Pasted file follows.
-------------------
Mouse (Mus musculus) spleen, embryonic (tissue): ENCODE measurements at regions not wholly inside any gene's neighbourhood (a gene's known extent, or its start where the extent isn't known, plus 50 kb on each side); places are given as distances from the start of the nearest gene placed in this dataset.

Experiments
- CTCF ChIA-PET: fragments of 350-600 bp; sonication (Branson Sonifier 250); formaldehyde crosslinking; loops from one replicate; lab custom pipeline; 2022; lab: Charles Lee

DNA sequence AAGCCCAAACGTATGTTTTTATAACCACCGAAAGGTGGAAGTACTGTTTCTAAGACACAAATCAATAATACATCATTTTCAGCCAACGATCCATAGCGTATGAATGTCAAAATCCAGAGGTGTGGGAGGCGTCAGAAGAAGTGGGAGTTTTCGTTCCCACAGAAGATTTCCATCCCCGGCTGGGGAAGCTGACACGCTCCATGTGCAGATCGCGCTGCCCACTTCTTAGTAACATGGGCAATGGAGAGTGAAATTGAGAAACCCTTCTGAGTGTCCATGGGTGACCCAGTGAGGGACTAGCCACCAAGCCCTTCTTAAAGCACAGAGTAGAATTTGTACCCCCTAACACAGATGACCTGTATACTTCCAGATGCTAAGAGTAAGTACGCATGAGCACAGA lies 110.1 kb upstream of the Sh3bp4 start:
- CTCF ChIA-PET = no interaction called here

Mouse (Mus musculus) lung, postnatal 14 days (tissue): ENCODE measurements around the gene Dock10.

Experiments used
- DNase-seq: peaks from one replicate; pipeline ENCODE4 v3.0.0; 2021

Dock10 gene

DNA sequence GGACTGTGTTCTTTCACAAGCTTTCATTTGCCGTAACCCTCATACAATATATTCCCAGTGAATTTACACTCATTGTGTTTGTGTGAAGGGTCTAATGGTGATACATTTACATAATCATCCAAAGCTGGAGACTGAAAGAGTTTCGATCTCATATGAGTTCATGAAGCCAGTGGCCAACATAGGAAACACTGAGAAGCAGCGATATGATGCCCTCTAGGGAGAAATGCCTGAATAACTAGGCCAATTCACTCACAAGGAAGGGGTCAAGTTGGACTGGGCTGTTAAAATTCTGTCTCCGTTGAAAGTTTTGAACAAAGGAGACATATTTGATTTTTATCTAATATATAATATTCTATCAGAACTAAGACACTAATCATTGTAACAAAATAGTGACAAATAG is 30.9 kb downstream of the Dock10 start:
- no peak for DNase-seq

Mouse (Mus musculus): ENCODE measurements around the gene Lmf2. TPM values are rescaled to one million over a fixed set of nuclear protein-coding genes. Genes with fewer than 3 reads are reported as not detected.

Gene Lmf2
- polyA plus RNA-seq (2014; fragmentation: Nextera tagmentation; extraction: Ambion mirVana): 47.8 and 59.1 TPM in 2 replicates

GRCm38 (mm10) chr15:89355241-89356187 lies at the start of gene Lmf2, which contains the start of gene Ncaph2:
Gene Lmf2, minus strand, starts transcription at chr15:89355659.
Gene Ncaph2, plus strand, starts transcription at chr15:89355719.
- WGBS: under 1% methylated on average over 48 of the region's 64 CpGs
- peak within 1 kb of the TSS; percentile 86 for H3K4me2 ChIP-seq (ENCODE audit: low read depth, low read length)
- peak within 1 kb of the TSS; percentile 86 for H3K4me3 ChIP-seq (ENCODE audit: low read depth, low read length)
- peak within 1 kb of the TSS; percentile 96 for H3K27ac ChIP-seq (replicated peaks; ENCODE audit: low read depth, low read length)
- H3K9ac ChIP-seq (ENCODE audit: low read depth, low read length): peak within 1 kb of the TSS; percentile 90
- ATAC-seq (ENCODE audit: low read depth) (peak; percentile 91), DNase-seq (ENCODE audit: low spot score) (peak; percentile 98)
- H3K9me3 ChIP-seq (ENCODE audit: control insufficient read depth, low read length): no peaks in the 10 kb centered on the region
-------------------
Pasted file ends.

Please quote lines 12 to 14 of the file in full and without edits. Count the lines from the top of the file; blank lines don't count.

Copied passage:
Mouse (Mus musculus): ENCODE measurements around the gene Lmf2. TPM values are rescaled to one million over a fixed set of nuclear protein-coding genes. Genes with fewer than 3 reads are reported as not detected.

Gene Lmf2
- polyA plus RNA-seq (2014; fragmentation: Nextera tagmentation; extraction: Ambion mirVana): 47.8 and 59.1 TPM in 2 replicates